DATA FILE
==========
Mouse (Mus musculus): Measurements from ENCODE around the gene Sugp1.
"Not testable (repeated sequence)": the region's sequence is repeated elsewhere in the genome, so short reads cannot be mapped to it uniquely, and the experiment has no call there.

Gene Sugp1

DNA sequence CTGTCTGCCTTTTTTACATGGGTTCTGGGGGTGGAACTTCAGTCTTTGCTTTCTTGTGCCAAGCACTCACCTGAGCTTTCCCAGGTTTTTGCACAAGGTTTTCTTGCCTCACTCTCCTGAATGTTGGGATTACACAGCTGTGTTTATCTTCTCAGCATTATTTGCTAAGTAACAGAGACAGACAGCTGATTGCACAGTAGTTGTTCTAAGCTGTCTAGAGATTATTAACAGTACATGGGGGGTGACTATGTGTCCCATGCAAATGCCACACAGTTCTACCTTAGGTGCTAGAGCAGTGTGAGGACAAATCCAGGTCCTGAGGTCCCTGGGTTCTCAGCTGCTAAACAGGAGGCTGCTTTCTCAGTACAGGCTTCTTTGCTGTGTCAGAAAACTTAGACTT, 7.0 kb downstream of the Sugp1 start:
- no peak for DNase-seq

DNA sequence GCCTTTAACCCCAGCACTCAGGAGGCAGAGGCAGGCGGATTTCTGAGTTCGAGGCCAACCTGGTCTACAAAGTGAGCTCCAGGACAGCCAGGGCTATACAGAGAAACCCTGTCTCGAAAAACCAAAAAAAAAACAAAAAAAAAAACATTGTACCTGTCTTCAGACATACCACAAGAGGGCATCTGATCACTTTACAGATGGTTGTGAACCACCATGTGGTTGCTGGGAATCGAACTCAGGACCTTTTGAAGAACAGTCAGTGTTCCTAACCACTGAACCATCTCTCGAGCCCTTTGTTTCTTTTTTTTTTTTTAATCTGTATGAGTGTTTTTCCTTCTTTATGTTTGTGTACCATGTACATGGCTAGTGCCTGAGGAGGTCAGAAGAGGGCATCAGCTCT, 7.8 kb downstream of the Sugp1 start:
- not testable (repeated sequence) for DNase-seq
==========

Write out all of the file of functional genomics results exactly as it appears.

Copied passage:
Mouse (Mus musculus): Measurements from ENCODE around the gene Sugp1.
"Not testable (repeated sequence)": the region's sequence is repeated elsewhere in the genome, so short reads cannot be mapped to it uniquely, and the experiment has no call there.

Gene Sugp1

DNA sequence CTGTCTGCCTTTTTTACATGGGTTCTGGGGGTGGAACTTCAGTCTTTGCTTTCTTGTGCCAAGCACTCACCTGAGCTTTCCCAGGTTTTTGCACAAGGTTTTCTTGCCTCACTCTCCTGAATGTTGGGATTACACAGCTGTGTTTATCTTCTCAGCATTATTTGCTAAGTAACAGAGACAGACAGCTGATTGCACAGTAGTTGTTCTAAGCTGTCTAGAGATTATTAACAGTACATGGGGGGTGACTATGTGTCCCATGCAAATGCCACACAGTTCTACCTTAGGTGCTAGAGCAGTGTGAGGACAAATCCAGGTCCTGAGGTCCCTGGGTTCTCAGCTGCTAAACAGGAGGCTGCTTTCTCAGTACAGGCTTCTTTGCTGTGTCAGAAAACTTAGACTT, 7.0 kb downstream of the Sugp1 start:
- no peak for DNase-seq

DNA sequence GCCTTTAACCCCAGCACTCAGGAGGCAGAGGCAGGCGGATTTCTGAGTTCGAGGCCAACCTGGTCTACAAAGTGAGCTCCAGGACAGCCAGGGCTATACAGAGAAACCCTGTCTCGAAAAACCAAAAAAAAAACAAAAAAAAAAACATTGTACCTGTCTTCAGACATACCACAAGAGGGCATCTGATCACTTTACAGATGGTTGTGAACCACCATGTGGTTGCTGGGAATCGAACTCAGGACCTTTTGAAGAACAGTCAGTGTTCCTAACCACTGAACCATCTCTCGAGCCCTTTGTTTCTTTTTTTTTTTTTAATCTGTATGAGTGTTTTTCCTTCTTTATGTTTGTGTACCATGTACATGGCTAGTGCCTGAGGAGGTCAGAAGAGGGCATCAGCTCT, 7.8 kb downstream of the Sugp1 start:
- not testable (repeated sequence) for DNase-seq